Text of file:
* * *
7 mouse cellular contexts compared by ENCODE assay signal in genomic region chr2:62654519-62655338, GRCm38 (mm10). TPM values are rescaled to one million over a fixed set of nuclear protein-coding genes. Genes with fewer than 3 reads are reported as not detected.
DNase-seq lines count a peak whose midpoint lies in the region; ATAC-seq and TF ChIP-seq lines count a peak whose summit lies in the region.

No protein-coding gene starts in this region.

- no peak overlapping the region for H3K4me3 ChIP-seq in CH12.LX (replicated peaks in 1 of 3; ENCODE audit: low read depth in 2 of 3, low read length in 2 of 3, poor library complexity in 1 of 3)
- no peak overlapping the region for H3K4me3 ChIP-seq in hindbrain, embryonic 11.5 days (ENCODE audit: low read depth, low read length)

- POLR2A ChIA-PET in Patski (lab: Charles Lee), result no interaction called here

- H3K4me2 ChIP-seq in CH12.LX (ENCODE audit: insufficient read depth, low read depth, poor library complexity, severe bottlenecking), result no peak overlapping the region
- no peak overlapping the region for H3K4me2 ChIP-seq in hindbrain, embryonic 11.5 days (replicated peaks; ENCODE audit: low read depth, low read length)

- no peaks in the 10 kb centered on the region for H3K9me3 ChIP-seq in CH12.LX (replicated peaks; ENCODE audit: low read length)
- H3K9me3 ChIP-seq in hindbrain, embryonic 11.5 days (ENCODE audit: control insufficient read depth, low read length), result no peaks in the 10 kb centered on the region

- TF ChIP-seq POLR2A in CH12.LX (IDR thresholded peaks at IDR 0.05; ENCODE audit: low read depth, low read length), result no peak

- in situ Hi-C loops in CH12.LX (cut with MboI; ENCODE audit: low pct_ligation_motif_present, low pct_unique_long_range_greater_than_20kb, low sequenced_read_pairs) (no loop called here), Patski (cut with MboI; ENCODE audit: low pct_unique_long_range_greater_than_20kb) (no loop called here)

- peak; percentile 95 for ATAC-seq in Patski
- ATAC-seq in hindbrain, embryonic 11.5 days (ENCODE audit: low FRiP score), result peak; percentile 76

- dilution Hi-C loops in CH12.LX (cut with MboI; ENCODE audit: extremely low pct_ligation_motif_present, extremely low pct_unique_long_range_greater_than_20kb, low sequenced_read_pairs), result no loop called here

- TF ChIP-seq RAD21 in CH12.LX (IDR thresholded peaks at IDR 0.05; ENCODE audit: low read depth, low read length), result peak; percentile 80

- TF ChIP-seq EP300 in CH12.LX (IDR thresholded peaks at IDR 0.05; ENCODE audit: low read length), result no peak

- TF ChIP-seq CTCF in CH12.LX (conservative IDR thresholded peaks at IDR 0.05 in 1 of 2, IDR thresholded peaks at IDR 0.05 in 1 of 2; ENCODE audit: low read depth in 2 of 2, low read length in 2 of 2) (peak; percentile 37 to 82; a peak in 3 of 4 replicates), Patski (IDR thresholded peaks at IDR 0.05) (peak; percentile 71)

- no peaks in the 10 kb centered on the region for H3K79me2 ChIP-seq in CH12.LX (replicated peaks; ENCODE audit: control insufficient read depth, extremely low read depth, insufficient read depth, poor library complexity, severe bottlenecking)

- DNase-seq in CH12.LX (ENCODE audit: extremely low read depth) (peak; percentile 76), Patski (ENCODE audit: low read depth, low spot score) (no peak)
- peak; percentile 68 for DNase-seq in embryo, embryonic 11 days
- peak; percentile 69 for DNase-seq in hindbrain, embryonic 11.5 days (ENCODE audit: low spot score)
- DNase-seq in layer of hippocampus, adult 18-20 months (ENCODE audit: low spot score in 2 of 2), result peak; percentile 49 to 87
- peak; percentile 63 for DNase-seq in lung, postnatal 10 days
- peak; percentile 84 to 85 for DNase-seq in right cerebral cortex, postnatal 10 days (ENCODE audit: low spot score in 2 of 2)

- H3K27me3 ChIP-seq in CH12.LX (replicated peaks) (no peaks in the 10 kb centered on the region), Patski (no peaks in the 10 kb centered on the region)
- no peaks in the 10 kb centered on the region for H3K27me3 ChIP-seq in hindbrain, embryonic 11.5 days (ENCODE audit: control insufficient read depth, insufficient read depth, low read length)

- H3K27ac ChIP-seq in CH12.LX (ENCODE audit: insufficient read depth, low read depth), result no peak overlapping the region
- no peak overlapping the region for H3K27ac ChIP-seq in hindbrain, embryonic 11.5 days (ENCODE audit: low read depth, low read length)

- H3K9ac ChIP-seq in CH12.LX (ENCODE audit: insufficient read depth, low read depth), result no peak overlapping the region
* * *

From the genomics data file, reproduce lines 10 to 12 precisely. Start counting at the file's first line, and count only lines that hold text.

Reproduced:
- H3K9me3 ChIP-seq in hindbrain, embryonic 11.5 days (ENCODE audit: control insufficient read depth, low read length), result no peaks in the 10 kb centered on the region

- TF ChIP-seq POLR2A in CH12.LX (IDR thresholded peaks at IDR 0.05; ENCODE audit: low read depth, low read length), result no peak

- in situ Hi-C loops in CH12.LX (cut with MboI; ENCODE audit: low pct_ligation_motif_present, low pct_unique_long_range_greater_than_20kb, low sequenced_read_pairs) (no loop called here), Patski (cut with MboI; ENCODE audit: low pct_unique_long_range_greater_than_20kb) (no loop called here)